transactions is a tool to enable investing in volatile equity markets.
"Sale up to 50%!” proclaims a hoarding, and we gear
ourselves to make the best of the shopping season. We are elated and plan our
weekends around the best deal in town. Be it any part of the world, most
discounts and offers on goods attract similar behavior in people.
Why not, who doesn’t like a good deal. But if
this is true, why do most of us behave in exactly the opposite manner where
markets are concerned? As the BSE Sensex dives down, and blue chips sell at
really cheap rates, we exit our market-related investments and flock to safe
and guaranteed returns. The swing in the market and the uncertainty associated
with the stocks push us away from capital markets. We become pessimistic and
reject the idea of investing in mutual funds or any product that doesn’t
provide fixed return. Perhaps, this may be because the world of finance is much
more complicated than buying a dress or a piece of furniture. A bad business
cycle or a poor macro-economic scenario results in a sustained period of
nervousness in the markets. But even so, underperforming markets offer us the
chance to buy the largest and most stable companies at a bargain.
Thus, if we follow the same logic of
discount, we should take the market fall as an opportunity to buy the
best-valued companies. All you need is surplus money that will not be needed
immediately, and the patience to wait for the markets to recover and your
discount stock to peak to its full valuation. History shows us that markets
eventually recover and scale up to the next high, although only after a
significant period of time. For instance, the Sensex had a sharp fall in June
2004, when BJP lost unexpectedly in assembly elections. After 3 years, the
total return was 204% while, the 5 year absolute returns was 212%.
So, should all of us enter equity markets?
answer may surprise those of us who have burnt their fingers in the past. It
doesn’t mean we put all our hard earned money into equities. What we recommend
is allocating a small part of savings into mutual funds as a form of
diversification, apart from our regular investments in fixed deposits and small
In the chart shown above, we can see the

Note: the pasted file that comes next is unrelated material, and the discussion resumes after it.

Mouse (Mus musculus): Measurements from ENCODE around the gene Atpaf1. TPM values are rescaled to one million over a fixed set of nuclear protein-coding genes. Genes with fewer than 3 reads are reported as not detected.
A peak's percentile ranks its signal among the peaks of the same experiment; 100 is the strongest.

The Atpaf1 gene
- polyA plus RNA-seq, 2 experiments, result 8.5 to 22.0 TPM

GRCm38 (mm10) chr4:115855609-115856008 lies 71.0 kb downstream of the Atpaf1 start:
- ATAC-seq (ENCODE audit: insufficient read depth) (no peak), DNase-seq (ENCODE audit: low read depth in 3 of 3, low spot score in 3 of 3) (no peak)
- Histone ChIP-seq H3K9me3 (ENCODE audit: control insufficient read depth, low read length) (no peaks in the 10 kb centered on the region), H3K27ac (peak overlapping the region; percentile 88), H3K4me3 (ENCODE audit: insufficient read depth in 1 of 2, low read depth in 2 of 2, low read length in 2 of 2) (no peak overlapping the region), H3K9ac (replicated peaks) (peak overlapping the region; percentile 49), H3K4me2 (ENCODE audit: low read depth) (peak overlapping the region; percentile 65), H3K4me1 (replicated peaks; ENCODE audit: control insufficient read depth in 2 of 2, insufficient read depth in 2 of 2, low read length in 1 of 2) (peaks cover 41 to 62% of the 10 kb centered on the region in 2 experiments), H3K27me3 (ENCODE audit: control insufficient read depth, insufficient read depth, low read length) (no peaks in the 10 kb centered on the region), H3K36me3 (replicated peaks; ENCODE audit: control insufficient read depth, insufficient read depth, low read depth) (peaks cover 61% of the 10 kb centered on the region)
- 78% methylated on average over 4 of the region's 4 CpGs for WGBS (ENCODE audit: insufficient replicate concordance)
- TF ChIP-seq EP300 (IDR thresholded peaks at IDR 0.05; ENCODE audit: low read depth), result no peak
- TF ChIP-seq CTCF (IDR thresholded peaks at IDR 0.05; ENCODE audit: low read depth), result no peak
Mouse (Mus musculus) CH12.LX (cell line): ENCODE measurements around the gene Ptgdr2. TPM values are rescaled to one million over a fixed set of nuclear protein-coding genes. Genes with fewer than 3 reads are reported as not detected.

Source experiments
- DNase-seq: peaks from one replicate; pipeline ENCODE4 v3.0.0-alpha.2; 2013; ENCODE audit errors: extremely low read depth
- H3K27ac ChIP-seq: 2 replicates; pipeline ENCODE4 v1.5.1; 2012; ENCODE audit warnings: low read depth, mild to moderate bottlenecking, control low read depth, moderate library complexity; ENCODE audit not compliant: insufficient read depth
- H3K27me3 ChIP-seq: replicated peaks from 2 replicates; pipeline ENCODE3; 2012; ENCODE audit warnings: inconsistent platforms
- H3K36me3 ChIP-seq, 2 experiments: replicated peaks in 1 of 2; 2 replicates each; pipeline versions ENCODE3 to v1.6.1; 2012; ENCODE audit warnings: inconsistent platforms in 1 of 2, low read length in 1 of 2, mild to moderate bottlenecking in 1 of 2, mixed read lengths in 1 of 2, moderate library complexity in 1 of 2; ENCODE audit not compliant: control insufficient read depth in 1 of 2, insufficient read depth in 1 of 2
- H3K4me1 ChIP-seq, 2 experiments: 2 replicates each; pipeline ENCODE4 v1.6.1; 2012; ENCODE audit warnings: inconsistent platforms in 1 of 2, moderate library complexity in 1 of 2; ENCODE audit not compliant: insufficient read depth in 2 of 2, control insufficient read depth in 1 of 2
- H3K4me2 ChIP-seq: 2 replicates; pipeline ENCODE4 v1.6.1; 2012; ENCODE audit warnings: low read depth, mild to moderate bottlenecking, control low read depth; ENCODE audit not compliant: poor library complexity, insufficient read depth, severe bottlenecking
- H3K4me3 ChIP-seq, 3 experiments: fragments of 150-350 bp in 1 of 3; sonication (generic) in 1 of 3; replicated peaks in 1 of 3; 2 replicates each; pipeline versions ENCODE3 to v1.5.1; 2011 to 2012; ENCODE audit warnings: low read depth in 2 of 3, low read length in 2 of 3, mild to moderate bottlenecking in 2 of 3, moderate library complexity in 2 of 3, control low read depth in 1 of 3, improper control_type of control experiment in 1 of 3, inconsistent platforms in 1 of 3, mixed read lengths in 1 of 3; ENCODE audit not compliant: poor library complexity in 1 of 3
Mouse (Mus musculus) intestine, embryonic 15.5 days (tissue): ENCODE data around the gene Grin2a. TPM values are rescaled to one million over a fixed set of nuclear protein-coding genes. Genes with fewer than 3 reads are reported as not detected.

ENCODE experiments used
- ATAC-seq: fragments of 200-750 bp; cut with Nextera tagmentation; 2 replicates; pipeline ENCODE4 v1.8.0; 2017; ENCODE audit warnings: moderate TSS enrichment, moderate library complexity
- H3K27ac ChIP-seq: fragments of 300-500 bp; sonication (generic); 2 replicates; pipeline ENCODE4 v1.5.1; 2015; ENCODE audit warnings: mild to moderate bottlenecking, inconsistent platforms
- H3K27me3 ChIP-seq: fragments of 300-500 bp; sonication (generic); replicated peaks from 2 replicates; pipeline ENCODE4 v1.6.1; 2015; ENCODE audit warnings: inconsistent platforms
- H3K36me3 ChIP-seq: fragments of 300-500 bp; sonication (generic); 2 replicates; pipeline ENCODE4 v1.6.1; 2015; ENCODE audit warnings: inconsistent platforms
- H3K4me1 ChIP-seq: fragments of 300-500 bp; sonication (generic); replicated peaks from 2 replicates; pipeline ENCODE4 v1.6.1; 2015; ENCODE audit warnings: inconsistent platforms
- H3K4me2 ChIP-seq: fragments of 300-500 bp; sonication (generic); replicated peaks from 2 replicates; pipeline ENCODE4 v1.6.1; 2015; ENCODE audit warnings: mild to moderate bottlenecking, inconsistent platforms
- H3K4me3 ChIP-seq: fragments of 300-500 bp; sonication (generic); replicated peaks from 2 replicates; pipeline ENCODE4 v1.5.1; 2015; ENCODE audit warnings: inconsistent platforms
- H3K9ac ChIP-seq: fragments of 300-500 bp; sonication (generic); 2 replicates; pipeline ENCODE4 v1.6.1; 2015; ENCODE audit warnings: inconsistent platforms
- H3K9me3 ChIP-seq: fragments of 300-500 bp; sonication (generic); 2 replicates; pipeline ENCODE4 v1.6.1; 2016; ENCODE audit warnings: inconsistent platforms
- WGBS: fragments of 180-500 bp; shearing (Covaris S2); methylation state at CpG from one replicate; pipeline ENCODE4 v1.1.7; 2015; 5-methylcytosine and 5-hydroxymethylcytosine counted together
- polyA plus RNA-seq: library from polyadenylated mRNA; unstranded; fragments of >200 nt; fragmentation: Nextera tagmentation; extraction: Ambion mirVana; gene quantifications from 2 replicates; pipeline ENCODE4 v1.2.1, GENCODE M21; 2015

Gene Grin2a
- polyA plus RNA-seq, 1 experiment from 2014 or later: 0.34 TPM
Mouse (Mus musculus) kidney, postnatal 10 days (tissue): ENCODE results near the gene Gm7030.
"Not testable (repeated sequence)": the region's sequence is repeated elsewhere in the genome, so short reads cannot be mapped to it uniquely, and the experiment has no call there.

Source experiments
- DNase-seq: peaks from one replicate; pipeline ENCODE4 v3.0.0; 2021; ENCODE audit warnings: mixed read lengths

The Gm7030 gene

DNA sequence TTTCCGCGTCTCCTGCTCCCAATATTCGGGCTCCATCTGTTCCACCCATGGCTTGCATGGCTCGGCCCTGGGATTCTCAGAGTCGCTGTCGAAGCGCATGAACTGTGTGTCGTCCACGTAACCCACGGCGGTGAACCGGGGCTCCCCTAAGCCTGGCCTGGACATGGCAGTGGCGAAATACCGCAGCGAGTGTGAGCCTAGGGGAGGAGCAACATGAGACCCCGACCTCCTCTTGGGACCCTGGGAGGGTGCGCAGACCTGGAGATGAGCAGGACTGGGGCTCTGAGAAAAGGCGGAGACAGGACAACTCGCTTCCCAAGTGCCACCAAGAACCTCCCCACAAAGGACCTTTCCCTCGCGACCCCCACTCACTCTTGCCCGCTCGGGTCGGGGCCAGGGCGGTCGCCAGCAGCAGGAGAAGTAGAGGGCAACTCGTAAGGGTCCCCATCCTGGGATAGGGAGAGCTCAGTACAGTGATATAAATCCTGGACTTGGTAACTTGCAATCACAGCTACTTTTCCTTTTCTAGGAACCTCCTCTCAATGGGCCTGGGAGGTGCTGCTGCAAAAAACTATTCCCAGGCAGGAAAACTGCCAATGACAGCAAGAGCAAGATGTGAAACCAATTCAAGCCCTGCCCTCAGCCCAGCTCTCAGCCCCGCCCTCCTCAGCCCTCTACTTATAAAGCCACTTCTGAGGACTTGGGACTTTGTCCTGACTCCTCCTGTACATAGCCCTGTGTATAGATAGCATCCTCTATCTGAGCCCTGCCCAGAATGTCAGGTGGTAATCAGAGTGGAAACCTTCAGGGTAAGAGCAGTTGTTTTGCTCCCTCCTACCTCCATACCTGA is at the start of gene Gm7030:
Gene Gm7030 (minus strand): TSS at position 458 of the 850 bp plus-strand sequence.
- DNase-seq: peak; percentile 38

common investment mistake is to enter the markets at their peak, when everyone
is euphoric, everyone makes money and everyone offers investment tips! In this
way, people end up investing when the markets are at a premium and not on sale.
Also, when the general sentiment is at
lowest, people sell off their equity portfolio, causing a loss on their
hard-earned savings. Investor sentiments graduate from optimism to
euphoria as the markets inch higher towards all-time highs, as witnessed in the
previous bull runs of 1990s, the dot-com era of 2000 and the recent 2008 phase.
Often, once the markets have risen, we buy the same blue chip shares at a
higher price, after selling them low when the market fell. This emotional
decision making at market peaks and bottoms often leads us to make the most
mistakes with our portfolios.
In life, we face several ups and downs, and learn that we
shouldn’t get too hassled when things go wrong or get overly confident or lax
when everything is rosy. Markets too move in cycles, so we need to apply the
same mantra to our equity investments. The trick is selecting sound, valuable
stock, and not letting temporarily unsettling movements unnerve us.
Think equity, start SIP
Of course, selecting a product or a stock to invest in is
tough. First of all, how can you be sure that the company stock that you are
buying will grow by 5 times in next 10 years? What can be a company's earnings
potential, and whether there are other investments which might give a better
return? If you are sure that the company's future earnings potential is good,
you can invest in it. Infosys is one of the IT companies that created wealth
for investors after a humble start in 1981. But, not all companies become
A simple way to invest is to start a
systematic investment plan (SIP) of an equity mutual fund, which is like
starting a recurring deposit into a bouquet of companies. Mutual funds have
professional managers who track and evaluate companies on a daily basis. One
can start with an amount as low as Rs. 500 for an SIP and Rs. 5000 for a
one-time investment. Alternatively, you can put some money into an Index fund,
which represents the top companies in India in terms of size and investor participation
on broad indices such as Sensex or Nifty.
As we plan for our family’s future for
retirement purpose or to fund our child’s education after 10-15 years, we can
allocate a part of our savings into equity mutual funds. Across a long-term
period, the cumulative return from equity is better than deposits. Just like
chutney or pickle which adds flavour to our palate, we can add some “equity
tadka” to our investment portfolio.
Finally, be patient with yourself and review
your investments to:
- Assess product features and charges,
underlying fundamentals, and performance
- Gauge how the possible loss on the investment
will affect you, and
- Have realistic return expectations